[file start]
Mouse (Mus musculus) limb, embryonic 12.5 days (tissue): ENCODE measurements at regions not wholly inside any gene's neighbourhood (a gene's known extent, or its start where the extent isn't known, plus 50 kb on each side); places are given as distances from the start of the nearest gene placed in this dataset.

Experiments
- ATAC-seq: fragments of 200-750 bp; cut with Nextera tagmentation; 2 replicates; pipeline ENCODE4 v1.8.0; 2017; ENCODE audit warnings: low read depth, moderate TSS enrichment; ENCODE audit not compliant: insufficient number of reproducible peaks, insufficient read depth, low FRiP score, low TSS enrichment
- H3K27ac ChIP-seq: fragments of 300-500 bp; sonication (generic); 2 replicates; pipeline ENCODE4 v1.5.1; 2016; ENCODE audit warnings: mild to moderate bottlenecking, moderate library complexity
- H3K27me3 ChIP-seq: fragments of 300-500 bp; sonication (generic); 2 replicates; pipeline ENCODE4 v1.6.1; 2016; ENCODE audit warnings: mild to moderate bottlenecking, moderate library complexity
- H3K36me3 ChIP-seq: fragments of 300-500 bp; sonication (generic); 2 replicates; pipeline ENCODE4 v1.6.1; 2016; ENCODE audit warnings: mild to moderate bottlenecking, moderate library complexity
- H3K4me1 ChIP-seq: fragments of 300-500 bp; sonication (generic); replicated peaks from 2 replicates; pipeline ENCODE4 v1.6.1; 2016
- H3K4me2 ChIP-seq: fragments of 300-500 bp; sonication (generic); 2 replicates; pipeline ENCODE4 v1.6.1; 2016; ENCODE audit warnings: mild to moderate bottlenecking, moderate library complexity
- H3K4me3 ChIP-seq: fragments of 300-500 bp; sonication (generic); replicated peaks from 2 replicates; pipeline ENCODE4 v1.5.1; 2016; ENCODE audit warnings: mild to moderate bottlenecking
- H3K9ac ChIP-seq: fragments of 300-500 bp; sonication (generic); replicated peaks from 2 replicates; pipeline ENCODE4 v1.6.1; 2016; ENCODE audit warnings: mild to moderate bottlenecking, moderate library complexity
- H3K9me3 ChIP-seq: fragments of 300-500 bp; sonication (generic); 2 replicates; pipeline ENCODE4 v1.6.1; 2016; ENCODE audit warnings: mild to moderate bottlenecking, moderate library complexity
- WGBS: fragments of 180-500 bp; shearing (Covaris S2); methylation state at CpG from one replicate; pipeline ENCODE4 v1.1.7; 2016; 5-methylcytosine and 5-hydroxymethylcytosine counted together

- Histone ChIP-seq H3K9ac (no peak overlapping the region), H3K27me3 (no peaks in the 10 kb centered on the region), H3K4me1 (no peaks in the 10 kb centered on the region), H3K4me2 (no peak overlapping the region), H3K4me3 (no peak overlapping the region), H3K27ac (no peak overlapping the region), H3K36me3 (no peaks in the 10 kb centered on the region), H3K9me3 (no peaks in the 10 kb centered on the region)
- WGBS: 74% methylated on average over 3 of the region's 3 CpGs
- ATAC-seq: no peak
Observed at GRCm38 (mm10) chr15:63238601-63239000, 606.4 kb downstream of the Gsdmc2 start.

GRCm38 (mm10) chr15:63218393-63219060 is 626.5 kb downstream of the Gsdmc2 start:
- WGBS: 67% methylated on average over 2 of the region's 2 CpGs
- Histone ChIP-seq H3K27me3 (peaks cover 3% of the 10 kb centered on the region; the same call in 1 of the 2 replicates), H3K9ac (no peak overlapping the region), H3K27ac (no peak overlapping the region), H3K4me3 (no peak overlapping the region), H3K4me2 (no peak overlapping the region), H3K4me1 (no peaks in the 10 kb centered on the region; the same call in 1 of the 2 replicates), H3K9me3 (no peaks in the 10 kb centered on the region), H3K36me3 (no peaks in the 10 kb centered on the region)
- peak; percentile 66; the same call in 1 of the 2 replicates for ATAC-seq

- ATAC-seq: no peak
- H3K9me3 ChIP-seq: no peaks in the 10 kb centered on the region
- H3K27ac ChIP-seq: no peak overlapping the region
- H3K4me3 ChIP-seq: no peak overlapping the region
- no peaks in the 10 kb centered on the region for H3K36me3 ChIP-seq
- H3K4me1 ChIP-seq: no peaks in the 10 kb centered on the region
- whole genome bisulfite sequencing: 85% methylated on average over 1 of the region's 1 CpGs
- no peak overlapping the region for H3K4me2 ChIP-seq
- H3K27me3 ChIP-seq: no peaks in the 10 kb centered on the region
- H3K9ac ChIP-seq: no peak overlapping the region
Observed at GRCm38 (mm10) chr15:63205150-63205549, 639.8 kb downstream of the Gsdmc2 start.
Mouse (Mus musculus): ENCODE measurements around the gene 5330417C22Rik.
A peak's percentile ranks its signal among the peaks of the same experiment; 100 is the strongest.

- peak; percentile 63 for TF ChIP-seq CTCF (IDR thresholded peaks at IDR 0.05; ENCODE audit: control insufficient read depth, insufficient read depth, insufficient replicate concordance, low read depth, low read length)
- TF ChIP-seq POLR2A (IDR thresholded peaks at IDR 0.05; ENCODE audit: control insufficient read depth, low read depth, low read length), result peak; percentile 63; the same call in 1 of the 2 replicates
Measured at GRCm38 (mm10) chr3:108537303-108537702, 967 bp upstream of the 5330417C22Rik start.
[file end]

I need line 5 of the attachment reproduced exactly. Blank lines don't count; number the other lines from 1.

- H3K27me3 ChIP-seq: fragments of 300-500 bp; sonication (generic); 2 replicates; pipeline ENCODE4 v1.6.1; 2016; ENCODE audit warnings: mild to moderate bottlenecking, moderate library complexity